Fatal accident in Welsh mine: More backers for appeal as investigations continue
More patrons are being announced by the Swansea Valley Miners Appeal Fund
, set up for relatives of the 4 men killed in the flooded mine
at Gleision Colliery.
Phillip Hill, 45, Garry Jenkins, 39, David Powell, 50, and Charles Breslin, 62, died after they were trapped in the mine near Pontardawe.
With donations to the fund reaching £50,000 by last Monday, Welsh Secretary Cheryl Gillan said the government would pay the equivalent of Gift Aid, adding another 25%.
"No one could fail to have been touched by this tragedy and the response to this appeal is heartfelt," said Mrs Gillan. "People have donated generously to the Appeal Fund and I hope they will continue to do so."
On top of all donations, Mrs Gillan said that paying the Gift Aid equivalent of 25% would make a "significant difference", while Neath MP Peter Hain said the total would be distributed to the families by the South Wales National Union of Mineworkers.
In a private message to bereaved families, the Prince of Wales, who is the royal patron of the appeal, voiced his "deep sadness".
The fatal accident occurred when water flooded the mine's shaft due to failure of an underground retaining wall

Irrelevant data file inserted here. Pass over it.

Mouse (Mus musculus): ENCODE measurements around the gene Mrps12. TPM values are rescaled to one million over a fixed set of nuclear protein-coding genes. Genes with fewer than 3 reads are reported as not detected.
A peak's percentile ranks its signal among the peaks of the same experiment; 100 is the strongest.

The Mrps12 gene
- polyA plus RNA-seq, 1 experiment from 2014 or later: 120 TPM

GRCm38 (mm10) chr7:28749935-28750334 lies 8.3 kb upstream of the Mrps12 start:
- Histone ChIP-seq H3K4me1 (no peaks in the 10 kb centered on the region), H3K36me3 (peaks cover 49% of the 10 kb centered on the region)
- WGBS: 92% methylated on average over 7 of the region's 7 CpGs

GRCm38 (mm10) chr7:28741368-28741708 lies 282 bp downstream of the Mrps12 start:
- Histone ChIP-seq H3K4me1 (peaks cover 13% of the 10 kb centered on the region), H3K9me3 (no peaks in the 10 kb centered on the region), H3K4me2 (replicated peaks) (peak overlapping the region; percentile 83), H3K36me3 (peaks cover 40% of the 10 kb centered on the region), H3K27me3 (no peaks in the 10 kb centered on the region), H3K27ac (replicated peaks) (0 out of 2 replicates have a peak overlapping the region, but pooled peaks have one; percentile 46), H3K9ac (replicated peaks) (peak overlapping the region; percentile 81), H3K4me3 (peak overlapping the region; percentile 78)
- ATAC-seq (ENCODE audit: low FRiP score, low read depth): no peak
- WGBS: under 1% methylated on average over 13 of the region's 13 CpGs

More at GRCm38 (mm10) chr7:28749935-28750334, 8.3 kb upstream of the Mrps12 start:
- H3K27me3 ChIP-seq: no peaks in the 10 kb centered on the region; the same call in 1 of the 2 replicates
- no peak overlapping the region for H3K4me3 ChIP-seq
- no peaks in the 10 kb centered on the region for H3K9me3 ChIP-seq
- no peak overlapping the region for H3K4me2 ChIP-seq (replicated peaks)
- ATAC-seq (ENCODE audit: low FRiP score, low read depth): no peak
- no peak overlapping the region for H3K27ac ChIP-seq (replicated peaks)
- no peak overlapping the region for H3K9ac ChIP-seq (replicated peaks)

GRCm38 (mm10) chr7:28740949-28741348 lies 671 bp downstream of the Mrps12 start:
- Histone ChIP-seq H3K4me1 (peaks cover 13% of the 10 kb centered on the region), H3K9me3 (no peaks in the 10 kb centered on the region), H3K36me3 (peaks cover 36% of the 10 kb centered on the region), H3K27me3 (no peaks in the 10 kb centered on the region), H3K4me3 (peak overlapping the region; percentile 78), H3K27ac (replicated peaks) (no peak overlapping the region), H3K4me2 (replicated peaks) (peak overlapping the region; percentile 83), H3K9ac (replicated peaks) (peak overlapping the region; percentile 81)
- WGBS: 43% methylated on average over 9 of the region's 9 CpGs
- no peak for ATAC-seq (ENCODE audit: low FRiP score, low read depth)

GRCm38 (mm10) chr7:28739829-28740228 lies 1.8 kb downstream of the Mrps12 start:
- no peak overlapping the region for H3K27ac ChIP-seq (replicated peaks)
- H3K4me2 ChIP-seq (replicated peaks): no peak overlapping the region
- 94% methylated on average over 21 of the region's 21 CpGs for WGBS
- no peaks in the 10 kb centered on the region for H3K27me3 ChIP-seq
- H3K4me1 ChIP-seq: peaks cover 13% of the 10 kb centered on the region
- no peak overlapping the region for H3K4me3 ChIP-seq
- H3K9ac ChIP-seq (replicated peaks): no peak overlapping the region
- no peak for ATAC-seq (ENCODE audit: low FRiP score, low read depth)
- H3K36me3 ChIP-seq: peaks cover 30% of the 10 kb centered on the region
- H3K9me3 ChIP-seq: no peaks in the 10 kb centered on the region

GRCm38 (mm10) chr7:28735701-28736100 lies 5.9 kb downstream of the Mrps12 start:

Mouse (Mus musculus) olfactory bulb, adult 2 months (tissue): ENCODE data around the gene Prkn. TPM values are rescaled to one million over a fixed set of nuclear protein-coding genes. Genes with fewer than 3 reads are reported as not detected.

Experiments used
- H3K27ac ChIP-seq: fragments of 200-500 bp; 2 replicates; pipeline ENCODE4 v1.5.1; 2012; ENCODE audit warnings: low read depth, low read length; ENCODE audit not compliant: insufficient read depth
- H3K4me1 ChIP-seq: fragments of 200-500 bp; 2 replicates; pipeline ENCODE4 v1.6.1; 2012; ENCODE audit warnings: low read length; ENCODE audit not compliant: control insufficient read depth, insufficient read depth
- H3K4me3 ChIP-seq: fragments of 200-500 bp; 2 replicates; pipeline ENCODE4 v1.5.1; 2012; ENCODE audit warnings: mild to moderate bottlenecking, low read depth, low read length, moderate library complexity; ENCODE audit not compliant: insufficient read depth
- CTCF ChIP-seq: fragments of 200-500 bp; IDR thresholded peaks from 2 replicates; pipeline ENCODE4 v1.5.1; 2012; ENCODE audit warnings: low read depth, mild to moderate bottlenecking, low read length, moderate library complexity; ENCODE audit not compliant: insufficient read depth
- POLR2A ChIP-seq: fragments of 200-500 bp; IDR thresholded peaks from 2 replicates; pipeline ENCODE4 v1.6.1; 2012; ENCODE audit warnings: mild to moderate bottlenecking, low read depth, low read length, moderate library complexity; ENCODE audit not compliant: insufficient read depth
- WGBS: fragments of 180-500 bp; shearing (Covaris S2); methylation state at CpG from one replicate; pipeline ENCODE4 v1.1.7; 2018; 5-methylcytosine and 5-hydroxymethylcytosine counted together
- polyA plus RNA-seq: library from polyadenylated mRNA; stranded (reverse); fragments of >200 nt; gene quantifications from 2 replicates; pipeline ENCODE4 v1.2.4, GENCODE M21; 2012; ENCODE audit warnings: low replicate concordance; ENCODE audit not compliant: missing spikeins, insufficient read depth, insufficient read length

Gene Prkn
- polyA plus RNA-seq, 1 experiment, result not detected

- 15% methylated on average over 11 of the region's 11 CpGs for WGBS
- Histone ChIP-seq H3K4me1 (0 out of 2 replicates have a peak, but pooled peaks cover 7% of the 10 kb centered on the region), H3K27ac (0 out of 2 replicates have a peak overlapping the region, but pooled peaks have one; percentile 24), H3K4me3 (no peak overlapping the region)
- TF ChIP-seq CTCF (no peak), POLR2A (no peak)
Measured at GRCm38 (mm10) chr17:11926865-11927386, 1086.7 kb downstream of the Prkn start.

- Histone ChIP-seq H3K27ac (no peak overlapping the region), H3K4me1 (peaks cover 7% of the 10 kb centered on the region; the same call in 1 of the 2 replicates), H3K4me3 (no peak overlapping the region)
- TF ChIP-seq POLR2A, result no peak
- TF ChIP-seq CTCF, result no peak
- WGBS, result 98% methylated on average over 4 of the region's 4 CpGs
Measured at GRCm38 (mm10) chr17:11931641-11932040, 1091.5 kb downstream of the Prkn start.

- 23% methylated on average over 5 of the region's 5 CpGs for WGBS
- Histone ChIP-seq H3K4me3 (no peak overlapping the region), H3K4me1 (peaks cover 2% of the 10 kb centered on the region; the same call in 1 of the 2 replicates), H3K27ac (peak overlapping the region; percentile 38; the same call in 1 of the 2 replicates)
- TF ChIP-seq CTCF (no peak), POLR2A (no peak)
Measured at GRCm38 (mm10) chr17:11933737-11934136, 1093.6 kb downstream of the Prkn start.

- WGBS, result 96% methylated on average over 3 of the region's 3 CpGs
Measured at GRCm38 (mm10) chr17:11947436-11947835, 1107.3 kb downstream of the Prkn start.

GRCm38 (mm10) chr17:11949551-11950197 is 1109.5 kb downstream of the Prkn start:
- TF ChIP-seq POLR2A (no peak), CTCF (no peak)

. Of the 3 men who escaped, 1 was taken to Swansea's Morriston Hospital, while the other 2 joined the rescue effort.
Health and Safety Executive specialist mine inspectors have been onsite working closely with the police.
Tyrone O'Sullivan, who ran Tower Colliery, the last deep pit in Wales, knew Gleision Colliery had been inspected within the past year. But he said such small mines should be no more dangerous than larger ones, adding that inspectors must be allowed to do their work.
"Water is always a danger - you must always realise that the other side of the wall there could be water because the surface water permeates through, but if you ever think you're near those places, you drill holes and leave them to see if water gets in.Lisa Sheldon
of Simpson Millar LLP observed that the evidence of the 3 survivors will be a great help to the investigation. "Obviously it's too early to draw any final conclusions as to what specifically caused the accident, but it will be very useful to know what was occurring before the flood breached the failed wall."
Mr O'Sullivan said that there are rules and regulations to working a coal mine. "If you abide by those rules, they are there for all to see. These small mines shouldn't be any more dangerous than the larger ones. This mine we're talking about is only down 300m, whereas Tower colliery was 3.5 miles underground."
He said the inspectors would be looking at safety reports relating to the mine and checking that all regular visits were up to date.